He also thanked everyone for their hard work and support in working toward this goal.

A meeting with the stakeholders showed that they were pleased with the progress to date and felt it was going smoothly overall with minimal, if any, disruption for staff and ongoing programs.

9 Months into the Transition

The organization is now down to 2 L&D groups, which are expected to merge into one within a month and a half. The groups contain the 16 individuals who will remain with L&D. One of the last remaining groups is focusing mainly on training of operation and manufacturing staff – finishing up a management development program, specifically for these two groups, that has been running for the last 2 years. It is just wrapping up and will be done within 2 months. To ensure consistency, it was decided that the L&D group should finish the project, and then they will transition the follow up work associated with this program to the centralized L&D group. Since the individuals supporting the management development program will remain within L&D, it is expected that the transition will be seamless for participants in the programs and for the organization as a whole.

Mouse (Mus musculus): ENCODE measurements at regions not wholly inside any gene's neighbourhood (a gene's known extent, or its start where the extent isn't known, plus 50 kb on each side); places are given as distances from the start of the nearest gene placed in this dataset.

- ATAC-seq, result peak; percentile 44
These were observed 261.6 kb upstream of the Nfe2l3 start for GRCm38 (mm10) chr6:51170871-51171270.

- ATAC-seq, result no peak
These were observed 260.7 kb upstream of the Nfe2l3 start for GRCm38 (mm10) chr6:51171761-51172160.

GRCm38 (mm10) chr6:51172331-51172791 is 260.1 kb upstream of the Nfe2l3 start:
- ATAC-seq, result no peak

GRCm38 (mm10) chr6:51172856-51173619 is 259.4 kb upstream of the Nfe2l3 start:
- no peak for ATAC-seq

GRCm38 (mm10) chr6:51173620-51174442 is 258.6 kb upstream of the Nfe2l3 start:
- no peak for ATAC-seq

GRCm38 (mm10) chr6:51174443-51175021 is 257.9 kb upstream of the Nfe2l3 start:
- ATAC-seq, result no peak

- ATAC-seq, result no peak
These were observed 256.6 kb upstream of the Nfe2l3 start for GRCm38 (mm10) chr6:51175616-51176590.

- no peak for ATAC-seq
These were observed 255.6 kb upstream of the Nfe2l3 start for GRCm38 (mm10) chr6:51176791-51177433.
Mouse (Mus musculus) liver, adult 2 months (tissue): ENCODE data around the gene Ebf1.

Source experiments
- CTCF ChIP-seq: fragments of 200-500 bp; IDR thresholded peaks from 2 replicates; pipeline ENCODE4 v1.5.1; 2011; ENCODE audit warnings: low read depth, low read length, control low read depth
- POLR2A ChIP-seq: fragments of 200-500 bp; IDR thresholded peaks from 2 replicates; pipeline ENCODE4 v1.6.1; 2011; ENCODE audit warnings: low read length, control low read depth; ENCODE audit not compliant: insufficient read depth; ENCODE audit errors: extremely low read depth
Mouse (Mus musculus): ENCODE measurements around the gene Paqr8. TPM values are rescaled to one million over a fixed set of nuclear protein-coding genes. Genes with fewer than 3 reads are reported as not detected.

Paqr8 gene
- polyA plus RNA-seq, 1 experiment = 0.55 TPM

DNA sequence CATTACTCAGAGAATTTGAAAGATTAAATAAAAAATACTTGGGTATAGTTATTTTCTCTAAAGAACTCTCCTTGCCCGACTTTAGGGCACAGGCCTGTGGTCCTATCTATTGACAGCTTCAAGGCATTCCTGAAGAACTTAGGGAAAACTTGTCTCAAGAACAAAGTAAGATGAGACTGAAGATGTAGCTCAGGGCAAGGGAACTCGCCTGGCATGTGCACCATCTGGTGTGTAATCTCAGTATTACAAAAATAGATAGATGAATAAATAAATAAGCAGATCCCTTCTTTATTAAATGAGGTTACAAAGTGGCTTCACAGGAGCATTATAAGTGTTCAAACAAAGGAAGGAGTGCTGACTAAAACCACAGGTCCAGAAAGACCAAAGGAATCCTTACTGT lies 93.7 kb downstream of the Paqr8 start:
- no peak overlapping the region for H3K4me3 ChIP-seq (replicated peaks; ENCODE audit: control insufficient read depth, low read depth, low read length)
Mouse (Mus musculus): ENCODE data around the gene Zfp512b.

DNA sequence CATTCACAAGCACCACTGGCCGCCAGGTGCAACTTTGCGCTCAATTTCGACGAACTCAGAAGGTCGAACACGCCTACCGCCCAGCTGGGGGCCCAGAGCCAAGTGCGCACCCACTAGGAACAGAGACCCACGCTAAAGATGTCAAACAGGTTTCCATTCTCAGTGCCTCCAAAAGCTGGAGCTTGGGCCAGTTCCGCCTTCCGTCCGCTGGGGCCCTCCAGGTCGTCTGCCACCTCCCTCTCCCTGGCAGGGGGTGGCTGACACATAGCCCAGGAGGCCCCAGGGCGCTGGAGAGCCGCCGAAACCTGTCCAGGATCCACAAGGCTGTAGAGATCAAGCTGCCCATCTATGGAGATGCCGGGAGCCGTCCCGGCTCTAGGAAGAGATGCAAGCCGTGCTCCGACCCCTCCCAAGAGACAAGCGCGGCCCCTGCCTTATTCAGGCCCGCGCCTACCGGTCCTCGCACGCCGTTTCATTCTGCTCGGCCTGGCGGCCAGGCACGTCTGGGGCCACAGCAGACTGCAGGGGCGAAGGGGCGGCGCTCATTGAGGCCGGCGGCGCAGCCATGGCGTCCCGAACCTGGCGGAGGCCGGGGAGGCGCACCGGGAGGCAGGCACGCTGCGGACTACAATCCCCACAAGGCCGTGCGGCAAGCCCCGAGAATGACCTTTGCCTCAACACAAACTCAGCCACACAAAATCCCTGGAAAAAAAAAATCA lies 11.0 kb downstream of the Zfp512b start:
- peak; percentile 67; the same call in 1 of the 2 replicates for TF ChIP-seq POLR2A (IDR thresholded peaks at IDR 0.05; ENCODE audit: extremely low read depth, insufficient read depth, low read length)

The 16 individuals will be assigned roles as follows:

Past Role/Title

New Role/Title


Senior Manager


Training Manager


Development Manager

Training Coordinator

Training Administrator/Classroom Setup

Training Coordinator

Training Administrator/Catering







Project Manager

Program Manager

Project Manager

Project Manager

Project Manager

Project Manager

Course Developer

Course Developer

Course Developer

Course Developer

Course Developer

Course Developer

Instructional Designer

Instructional Designer

Instructional Designer

Instructional Designer

It was decided that hiring would begin for the following roles:

  • Instructional Designer (1 additional Instructional Designer was required)
  • Course Developer (1 additional Course Developer was required)
  • Business Analysts (2 Business Analysts were required)

All L&D employees would report to an SVP of L&D, who reports to the EVP of HR, who reports to the Chief HR Officer of the organization.

Up next – Part II – One Year Later…

Comments are closed.